TEENAGE mountaineer Shehroze Kashif continues to scale new heights. On Tuesday, the 19-year-old became the youngest person to summit K2, Pakistan’s highest and the world’s second highest peak, with supplemental oxygen. The feat followed his ascent of Mount Everest, the world’s highest mountain, in May. His achievement needs to be celebrated but the joy has been tinged with sadness — and some relief.
Shehroze reached the summit only a day after the remains of Pakistan’s legendary mountaineer Mohammad Ali Sadpara, along with two climbers, were finally spotted in K2’s ‘bottleneck’ — a narrow gully just hundreds of metres from the summit. Sadpara along with Ireland’s John Snorri and Chile’s Juan Pablo Mohr had been missing since February when they were attempting a summit in winter. The rescue had to be called off due to bad weather conditions. But Sadpara’s son Sajid — who in 2019 became the youngest person to climb K2 at the age of 20 — became part of another expedition to find his father’s body. Pakistan’s Samina Baig was also attempting to scale K2 this week but had to cut short her expedition due to dangerous conditions.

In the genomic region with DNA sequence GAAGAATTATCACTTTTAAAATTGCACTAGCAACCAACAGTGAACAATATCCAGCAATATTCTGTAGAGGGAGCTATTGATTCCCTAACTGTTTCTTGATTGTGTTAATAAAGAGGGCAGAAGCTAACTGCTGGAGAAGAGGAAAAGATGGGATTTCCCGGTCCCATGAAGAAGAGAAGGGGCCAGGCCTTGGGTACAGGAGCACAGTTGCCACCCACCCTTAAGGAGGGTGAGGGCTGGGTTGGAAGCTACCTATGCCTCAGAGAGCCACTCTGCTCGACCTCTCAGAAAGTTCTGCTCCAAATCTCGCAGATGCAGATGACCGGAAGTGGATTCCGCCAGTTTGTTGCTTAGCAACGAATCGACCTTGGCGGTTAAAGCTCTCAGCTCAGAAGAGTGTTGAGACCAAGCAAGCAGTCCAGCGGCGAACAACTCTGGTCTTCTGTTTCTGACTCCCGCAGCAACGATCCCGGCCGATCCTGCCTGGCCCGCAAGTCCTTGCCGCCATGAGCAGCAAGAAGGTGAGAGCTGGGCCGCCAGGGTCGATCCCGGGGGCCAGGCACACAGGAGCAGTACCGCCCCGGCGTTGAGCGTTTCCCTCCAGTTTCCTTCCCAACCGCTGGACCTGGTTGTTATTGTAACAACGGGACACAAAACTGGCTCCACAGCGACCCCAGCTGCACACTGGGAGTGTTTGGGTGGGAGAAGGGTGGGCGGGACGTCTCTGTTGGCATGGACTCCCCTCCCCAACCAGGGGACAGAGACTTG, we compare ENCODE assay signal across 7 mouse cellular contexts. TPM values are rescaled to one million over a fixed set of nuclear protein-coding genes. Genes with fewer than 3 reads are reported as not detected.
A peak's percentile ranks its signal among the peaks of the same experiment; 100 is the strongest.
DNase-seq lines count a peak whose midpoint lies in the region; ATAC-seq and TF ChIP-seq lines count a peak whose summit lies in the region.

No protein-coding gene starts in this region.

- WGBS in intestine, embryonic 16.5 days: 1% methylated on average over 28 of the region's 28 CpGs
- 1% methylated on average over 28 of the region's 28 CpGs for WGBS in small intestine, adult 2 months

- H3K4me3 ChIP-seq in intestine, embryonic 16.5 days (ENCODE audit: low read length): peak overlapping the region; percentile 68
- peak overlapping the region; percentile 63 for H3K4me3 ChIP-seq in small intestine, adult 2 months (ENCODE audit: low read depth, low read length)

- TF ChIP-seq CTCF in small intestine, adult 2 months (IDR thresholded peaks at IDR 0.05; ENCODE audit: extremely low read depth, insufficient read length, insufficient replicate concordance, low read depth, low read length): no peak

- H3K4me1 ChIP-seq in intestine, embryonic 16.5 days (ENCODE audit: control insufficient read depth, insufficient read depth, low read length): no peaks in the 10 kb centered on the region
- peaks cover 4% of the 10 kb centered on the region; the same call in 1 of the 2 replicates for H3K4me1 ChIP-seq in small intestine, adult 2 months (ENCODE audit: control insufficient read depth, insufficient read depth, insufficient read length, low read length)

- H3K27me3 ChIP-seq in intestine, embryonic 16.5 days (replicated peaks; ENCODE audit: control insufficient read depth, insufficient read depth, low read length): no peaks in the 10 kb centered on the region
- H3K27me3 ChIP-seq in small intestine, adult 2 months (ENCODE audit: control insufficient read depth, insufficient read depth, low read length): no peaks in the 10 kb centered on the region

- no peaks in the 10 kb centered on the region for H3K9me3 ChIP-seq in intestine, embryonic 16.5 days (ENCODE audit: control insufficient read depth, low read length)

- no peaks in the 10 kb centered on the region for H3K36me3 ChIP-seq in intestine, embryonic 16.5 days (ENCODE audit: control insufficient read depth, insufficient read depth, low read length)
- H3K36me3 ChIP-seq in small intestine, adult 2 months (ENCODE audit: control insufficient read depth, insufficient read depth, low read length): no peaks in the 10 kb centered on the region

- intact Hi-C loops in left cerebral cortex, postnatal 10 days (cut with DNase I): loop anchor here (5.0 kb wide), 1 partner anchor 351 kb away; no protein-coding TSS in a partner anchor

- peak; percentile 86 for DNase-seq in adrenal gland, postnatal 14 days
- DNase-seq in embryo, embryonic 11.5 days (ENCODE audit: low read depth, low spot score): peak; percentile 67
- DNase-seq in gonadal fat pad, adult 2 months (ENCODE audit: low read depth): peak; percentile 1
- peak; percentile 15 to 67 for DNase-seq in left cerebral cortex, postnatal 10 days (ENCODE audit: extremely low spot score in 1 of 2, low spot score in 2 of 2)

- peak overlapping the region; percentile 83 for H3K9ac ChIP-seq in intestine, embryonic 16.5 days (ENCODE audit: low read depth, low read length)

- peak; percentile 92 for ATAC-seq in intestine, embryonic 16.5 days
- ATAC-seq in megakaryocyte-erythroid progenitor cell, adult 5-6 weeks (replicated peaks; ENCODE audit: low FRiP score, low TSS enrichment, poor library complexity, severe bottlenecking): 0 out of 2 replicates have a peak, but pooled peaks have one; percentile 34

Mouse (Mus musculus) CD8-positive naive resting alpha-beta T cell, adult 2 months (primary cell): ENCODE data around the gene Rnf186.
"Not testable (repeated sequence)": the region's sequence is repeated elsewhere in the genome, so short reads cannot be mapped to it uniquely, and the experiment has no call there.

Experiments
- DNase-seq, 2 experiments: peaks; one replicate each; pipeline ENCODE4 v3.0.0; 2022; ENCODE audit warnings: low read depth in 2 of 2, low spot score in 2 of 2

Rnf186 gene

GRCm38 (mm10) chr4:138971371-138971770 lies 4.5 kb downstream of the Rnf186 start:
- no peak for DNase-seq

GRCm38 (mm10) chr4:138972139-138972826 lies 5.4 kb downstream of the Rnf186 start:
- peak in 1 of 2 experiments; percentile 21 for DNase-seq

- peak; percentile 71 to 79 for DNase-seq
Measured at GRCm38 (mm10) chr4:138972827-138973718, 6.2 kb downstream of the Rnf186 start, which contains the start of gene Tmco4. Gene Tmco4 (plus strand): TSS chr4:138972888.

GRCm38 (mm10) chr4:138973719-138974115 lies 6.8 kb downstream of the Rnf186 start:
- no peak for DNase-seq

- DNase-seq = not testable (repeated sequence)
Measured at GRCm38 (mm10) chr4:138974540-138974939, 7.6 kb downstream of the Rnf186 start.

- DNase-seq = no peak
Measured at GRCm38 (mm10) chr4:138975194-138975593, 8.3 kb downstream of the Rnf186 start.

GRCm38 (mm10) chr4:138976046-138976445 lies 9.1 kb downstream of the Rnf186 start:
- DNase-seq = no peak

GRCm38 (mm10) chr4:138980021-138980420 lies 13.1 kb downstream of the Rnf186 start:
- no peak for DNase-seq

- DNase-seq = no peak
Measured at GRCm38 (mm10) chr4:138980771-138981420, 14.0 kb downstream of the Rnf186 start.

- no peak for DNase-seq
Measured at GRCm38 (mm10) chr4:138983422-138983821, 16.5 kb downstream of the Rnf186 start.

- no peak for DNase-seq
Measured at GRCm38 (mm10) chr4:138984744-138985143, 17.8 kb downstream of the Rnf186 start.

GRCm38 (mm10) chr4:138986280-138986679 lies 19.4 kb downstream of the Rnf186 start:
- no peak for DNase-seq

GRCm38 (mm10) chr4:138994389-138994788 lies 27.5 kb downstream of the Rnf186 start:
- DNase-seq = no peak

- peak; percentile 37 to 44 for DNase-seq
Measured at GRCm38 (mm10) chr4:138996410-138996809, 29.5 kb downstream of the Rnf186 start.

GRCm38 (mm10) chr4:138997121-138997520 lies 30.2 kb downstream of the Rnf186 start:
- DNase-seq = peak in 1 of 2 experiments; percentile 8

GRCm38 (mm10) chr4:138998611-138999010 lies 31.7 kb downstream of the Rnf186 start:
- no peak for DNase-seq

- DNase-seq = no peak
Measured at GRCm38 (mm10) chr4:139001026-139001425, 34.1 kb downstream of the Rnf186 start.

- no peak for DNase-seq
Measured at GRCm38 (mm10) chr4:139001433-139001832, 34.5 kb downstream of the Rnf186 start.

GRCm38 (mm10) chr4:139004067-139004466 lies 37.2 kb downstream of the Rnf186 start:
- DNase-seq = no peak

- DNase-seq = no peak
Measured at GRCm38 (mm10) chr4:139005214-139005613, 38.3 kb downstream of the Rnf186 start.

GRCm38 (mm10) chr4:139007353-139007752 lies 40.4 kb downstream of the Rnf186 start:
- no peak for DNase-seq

Mountaineering: ‘A heart as big as K2’
Since the relaxation of Covid-19 rules this year, many foreign climbers have arrived in Pakistan which is blessed with some of the world’s highest peaks. The mountain wilderness here has attracted tourists for long and Pakistan was once an essential stop on the ‘Hippie Trail’ before militancy in neighbouring countries saw a decline in the overland journey from Europe to South Asia. The 2013 massacre of 10 climbers at the Nanga Parbat base camp was another blow but foreign climbers have started coming back in the last few years.
Pakistan’s mountains have a commercial value that remains untapped and Shehroze’s ascent is a sign that the country’s youth is also picking up interest in mountaineering. To keep that interest alive, it’s imperative that the government take steps by incentivising the sport, and empowering the Alpine Club of Pakistan by providing funds as well as helping set up a professional mountaineering school.
Published in Dawn, July 29th, 2021